Because of the frequency and exposure of PICs to catastrophic events, it is more likely that simpler catastrophic damage WIBI systems would be introduced particularly at the outset of any insurance scheme in the region. As payments are based on pre-determined damages, this reduces the need for data from farmers and allows the inclusion of all crops in one insurance system, rather than introducing different systems for potentially very small numbers of farmers with different crops. Over time, as the systems become better understood, more complex WIBI mechanisms relying on more detailed data, can be introduced.


PICs can learn lessons from other countries that have implemented WIBI schemes that respond to their diverse, smallholder production systems. For example, India has three WIBI insurance schemes that cover rainfall (deficit, excess and deviation), relative humidity, temperature (high and low), wind speed or a combination. Premiums are subsidised by governments and insurance coverage is compulsory for farmers who access bank loans.

Critical success factors of WIBI schemes include: the involvement of strong producer organisations and insurers in the design of the WIBI product; government coordination and willingness to subsidise the scheme; the ability to bundle weather insurance with loans, life insurance, inputs or crop sales contracts to attract farmers and secure markets; well-developed mobile banking systems and phone penetration; sufficient data on crop production costs and yields; a competent weather authority with sufficient quality historical data; insurance legislation; and the ability to identify the correct trigger events for insurance purposes and payouts.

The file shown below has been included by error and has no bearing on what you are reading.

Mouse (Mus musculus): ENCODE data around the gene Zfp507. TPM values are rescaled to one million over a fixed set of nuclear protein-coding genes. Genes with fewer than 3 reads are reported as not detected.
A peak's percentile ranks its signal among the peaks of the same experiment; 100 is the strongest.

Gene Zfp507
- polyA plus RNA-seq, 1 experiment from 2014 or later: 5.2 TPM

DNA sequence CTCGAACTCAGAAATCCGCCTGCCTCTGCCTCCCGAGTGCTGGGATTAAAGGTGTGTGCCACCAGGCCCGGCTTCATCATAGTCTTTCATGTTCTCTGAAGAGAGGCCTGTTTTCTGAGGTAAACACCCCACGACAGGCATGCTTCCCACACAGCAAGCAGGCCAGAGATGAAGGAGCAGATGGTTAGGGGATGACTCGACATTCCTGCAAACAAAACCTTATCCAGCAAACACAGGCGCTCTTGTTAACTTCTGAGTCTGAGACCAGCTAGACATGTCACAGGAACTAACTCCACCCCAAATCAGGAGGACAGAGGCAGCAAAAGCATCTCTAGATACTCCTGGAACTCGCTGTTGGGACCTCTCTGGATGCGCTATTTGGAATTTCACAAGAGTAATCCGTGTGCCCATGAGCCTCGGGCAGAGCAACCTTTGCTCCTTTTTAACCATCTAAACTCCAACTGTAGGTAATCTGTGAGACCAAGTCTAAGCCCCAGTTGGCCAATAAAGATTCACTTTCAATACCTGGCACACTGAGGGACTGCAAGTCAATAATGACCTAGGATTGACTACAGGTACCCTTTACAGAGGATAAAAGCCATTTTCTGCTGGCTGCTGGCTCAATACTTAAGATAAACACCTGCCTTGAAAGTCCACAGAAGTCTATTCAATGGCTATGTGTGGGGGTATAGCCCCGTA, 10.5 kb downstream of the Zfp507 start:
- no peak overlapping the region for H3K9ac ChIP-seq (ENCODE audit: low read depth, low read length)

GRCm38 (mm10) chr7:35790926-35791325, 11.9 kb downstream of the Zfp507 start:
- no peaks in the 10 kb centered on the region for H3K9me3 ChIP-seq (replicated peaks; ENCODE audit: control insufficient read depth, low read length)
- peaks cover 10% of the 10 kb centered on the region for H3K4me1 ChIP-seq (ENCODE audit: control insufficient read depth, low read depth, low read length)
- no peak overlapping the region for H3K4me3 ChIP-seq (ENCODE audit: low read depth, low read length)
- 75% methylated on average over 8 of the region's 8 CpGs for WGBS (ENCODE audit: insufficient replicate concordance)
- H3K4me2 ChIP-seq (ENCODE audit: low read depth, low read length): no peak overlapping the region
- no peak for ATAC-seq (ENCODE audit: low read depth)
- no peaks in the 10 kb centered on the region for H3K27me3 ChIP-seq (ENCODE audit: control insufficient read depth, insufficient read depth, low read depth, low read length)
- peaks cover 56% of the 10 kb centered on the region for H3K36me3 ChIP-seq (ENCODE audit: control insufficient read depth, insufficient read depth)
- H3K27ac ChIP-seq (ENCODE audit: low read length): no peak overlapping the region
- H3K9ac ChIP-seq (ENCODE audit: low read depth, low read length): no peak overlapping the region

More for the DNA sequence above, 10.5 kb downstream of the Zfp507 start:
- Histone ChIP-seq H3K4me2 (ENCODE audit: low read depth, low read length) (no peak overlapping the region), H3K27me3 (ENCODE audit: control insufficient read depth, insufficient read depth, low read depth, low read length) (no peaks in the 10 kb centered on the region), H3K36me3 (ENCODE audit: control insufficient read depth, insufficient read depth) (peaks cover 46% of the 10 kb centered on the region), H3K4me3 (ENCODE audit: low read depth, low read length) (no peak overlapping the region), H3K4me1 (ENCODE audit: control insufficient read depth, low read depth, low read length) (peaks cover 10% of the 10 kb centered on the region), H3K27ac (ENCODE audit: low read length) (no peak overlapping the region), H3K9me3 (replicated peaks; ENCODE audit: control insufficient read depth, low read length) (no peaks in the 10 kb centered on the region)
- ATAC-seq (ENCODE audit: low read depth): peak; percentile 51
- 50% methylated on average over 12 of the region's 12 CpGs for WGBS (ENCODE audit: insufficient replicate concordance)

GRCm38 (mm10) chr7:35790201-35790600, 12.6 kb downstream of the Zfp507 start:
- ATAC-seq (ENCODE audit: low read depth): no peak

In summary, there are key lessons that PICs can draw from other countries with similar production system that have implemented successful WIBI schemes. These include organising multi-stakeholder consultations under the leadership of government to agree on the suitability of WIBI, as well as the disaster risk and compensation packages to be triggered by weather-related disasters. The insurance of marginal weather events -such as storm, flood, drought, etc. – has not been possible in other countries as this affects premium costs. Public funds should be made available to attract private investment, i.e. an initial subsidy of 50-75% for WIBI payments should be considered by the PICs governments. Linking this subsidy to other services, such as bank loans, would help to reduce market volatility.

Finally, the capacity of all WIBI users needs to be built, especially for producers and agro-based small and medium-sized enterprises (SMEs). This capacity-building process will help their understanding of the scheme’s benefits – even when there is no return on premium payments in some years.

Technical Centre for Agricultural and Rural Cooperation (CTA) (with funding from the European Union)
Judith Francis and Simon Cole
Kizhakolil (Kallara)